The Well of the Heads

In Scotland there are several wells called the Well of The Head (Tobar a Chinn) or Well of The Heads (Tobar a Ceann), especially on the Isle of Skye. The name is explained by a murder story, which varies with each well, but includes a decapitated head, or heads, being placed or washed in the well. on the Scottish mainland, the best known Well of The Heads is at Loch Oich near Invergarry. This well reputedly took its name from an event in the 1660's when seven men were beheaded in revenge for their having murdered two young McDonells. The heads were washed at the spring as they were being taken for presentation to McDonell of Glengarry. A monument erected at the well in 1812 shows a hand holding a dirk and seven heads; the inscription, carved in English, Gaelic, French and Latin, reads:


"As a memorial of the ample and summary vengeance which, in the swift course of feudal justice, inflicted by the order of Lord McDonell and Aross, overtook the perpetrators of a foul murder of the Keppoch Family, a branch of the powerful and illustrious clan of which his lordship was the chief. This monument is erected by Colonel McDonell of Glengarry, XVII Mac-Mhic-Alaister, his successor and representative, in the year of Our Lord 1812. The heads of the Seven Murderers were presented at the feet of the noble Chief in Glengarry Castle after having been washed in this spring; and ever since that event, which took place in the seventeenth century, it has been known by the name of Tobar-nan-Ceann or the Well of The Heads."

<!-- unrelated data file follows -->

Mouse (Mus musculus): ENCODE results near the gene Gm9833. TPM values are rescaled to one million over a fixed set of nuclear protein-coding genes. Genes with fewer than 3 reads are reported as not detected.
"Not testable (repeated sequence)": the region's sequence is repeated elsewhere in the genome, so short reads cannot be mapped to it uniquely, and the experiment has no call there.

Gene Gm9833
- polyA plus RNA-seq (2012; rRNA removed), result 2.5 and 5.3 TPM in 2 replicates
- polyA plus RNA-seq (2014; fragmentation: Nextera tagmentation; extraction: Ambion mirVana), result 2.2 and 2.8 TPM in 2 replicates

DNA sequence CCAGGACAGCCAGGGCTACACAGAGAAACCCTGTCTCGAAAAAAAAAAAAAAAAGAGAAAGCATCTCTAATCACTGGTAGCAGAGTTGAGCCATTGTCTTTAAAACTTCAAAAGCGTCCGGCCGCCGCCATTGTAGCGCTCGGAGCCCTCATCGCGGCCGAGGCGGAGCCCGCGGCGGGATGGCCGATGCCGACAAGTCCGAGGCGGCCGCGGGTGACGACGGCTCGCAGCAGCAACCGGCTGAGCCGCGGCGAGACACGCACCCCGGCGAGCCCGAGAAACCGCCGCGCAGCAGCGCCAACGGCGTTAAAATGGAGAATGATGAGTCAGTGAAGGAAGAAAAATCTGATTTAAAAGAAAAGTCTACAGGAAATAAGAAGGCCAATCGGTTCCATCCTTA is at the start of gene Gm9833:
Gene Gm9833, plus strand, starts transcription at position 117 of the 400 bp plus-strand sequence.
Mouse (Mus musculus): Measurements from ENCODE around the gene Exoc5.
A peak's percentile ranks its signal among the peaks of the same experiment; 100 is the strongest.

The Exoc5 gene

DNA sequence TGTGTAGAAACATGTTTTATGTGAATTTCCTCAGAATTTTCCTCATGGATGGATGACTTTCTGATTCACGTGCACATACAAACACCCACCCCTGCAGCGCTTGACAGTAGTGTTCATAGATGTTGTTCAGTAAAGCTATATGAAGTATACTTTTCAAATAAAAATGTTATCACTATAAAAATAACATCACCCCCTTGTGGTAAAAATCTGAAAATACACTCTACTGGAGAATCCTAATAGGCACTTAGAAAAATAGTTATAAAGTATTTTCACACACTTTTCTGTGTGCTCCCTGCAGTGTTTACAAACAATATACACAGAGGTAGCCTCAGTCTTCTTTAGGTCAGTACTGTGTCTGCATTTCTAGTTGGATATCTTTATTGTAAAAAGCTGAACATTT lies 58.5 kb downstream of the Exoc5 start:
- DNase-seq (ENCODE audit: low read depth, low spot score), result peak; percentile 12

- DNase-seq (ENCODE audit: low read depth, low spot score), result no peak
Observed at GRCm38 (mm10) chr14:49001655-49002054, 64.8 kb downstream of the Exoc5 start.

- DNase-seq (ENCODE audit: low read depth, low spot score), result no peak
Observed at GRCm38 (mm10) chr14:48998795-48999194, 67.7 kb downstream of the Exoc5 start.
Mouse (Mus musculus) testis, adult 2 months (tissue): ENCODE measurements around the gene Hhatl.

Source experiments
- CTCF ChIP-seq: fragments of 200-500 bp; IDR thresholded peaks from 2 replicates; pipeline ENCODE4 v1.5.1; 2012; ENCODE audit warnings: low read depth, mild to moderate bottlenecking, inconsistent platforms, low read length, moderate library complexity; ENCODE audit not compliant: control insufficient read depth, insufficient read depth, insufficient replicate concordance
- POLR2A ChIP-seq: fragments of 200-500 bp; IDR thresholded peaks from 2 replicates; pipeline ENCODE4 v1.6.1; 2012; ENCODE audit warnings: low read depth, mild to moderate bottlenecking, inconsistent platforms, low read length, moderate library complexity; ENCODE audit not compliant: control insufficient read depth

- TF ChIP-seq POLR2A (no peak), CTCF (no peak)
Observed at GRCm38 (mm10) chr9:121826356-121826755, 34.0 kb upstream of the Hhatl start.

It is not clear how far truth has been overlaid by legend. The murders certainly occured, for the seven headless bodies were later dug out of the mound where they were said to have been buried. If the heads were washed in the well, as tradition relates, this is a striking continuation of Celtic practice in two respects: the taking of heads as evidence of success over enemies, and the association of such heads with water.


To the Celts, the head was the most important part of the body, symbolising the divine power, and they venerated the head as the source of all the attributes they most admired, such as fertility, healing, prophecy and wisdom. Heads of important enemies were carried home and displayed on stakes. The most prized heads were preserved in cedar oil and kept in wooden boxes.


Sometimes the heads were decorated with gold and used as cups for offerings to the gods, a custom which continued until recent times at some holy wells where the water had to be drunk from a human skull if it was to have any value to the pilgrim. This is one of the many associations between heads and ancient wells and springs.

There were many legends which tell how a holy well came into existence at the place where the severed head fell, usually a saint's head. This happened at Saint Winifride's Well in Holywell, Flintshire and at Watchet in Somerset, where Saint Decuman, a Welsh saint, had established a hermitage. He was attacked and beheaded by local pagans, Saint Decuman's Well springing up where his head fell (in another version the well was already there and Saint Decuman washed his head in its water). At Marnoch in Banff it was customary for many years, as part of the practice of Christianity, to wash the skull of Saint Marnoch, who was said to have been buried there around 650AD. The water in which the the skull was washed was used to heal the sick.


So the 17th century events recorded at the Well of The Heads actually have their origins much further back in time, and are just one example of the continuation of pagan practices throughout the Celtic areas of Britain.


Janet & Colin Bord
Fortean Times- Issue: 95 Page: 41.